Note: This review is from the 2018 Fringe

The concern with an adaptation of a traditional play or novel is how it will translate to a modern audience. The central plot of Mikhail Lermontov’s 1840 novel is a conflict between our Byronic hero Pechorin, played by Oliver Bennett in HUNCHtheatre’s production, and Grushnitsky, played by James Marlowe. After returning from war, Pechorin advises his friend on how to woo the beautiful Princess Mary, played by Anastaysiya Zinovieva, whilst secretly trying to win her over himself. It goes without saying that it would be quite difficult to write a story like this today without reducing the female character(s) to mere trophies.

In that respect, A Hero of our Time does have to be taken with a pinch of salt, but no more than a Shakespearean play. More importantly, this is a thorough and fascinating character study. Bennett gives an outstanding performance as Pechorin; charismatic and deceptive, he toys with the people around him to pass the time. He is not bereft of emotion though; he meets with Vera, also played by Zinoviera, an old flame around whom he cannot help but be earnest and adoring. The complexity of his relationship with Grushnitsky escalates, and his true nature becomes clear in the thrilling final scene. His narcissist with a heart of gold is energetic and animated despite the heat of the venue.

The modernised script creates a unique tone of the classical and the contemporary, comedy and tragedy. The dialogue is cleverly updated without losing the compelling story behind it. HUNCHtheatre prides itself on performing outside of typical theatre settings, “blurring the lines between actor and audience”.  Any other time of year, the intimacy of the performance would come across, but during the Fringe there is nothing exceptional about the close quarters of C Royale’s underground studio.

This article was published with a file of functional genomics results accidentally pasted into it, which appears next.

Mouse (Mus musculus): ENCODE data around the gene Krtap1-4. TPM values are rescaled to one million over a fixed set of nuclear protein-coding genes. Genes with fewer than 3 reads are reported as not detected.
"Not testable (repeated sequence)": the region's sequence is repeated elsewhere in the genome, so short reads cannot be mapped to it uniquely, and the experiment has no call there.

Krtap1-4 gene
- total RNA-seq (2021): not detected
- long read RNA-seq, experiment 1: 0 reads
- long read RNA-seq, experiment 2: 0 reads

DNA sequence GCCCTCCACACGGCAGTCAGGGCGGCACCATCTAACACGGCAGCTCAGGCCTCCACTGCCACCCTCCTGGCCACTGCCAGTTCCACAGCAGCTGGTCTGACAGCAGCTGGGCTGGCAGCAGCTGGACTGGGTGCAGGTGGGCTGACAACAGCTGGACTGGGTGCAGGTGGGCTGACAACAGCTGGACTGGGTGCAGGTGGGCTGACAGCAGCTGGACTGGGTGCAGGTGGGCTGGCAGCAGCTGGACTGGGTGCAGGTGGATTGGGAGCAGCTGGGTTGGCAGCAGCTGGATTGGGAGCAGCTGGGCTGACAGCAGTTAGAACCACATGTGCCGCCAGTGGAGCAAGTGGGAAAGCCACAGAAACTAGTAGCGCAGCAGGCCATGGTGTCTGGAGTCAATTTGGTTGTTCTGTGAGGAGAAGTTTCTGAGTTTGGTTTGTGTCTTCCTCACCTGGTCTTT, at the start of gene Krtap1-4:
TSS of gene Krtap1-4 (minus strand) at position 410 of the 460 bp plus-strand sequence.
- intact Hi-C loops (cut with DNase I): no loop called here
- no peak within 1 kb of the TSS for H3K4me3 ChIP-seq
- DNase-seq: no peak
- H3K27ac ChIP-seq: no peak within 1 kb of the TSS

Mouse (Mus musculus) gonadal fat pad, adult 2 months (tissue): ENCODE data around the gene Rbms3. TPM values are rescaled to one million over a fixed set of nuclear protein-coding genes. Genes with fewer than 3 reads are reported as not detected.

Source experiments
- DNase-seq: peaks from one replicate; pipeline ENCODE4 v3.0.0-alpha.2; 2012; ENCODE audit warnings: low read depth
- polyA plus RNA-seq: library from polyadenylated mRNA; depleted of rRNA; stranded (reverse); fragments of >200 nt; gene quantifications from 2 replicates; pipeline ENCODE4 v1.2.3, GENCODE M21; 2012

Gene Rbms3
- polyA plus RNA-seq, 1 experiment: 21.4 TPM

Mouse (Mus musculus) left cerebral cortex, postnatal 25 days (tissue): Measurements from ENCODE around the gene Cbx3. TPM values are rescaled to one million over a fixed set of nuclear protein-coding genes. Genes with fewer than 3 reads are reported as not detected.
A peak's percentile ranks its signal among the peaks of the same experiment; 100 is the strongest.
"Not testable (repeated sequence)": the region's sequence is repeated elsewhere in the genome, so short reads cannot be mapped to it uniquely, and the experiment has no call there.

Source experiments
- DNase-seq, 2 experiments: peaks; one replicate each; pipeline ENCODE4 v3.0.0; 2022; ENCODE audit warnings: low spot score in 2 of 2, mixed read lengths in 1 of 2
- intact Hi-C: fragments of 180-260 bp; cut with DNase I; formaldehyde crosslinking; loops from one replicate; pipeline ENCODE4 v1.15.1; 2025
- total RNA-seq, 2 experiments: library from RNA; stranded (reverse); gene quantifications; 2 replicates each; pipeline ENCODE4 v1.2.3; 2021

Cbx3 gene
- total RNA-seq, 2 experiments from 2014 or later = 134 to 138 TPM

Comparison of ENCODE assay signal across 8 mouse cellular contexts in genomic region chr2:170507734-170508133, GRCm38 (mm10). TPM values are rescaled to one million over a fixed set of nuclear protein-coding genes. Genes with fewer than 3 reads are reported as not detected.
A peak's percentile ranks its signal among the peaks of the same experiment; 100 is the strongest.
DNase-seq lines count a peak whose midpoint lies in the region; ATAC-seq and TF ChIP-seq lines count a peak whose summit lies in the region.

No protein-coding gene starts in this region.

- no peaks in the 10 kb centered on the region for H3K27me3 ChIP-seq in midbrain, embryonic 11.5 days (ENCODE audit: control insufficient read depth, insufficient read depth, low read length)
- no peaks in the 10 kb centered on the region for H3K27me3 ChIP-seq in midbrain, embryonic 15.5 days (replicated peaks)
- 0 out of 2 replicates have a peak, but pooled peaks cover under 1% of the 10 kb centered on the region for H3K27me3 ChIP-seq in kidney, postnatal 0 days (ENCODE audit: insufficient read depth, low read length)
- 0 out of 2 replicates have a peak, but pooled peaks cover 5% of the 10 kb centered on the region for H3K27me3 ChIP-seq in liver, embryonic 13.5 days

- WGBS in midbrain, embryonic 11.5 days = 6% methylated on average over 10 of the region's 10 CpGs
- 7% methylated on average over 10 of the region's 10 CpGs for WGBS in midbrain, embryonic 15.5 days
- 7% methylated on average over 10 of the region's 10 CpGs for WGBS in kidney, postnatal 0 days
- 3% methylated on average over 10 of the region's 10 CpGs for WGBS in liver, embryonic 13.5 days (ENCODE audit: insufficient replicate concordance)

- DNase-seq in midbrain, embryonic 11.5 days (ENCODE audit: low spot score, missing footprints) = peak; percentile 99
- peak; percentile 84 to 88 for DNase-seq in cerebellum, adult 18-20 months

Director Vladimir Shcherban has an eye for putting across the thoughts and feelings of the characters, particularly through tableau and narration. However, the physical aspects of the performance were hit-or-miss, and the pacing felt too energetic for its own good. Granted it is difficult to cut down a story of this size, and given how wonderfully written the script is it would be a pity to cut anything out. The performance may not give its audience the chance to catch their breath, but for audiences who can keep up, they are in for a treat of romance, friendship, and betrayal.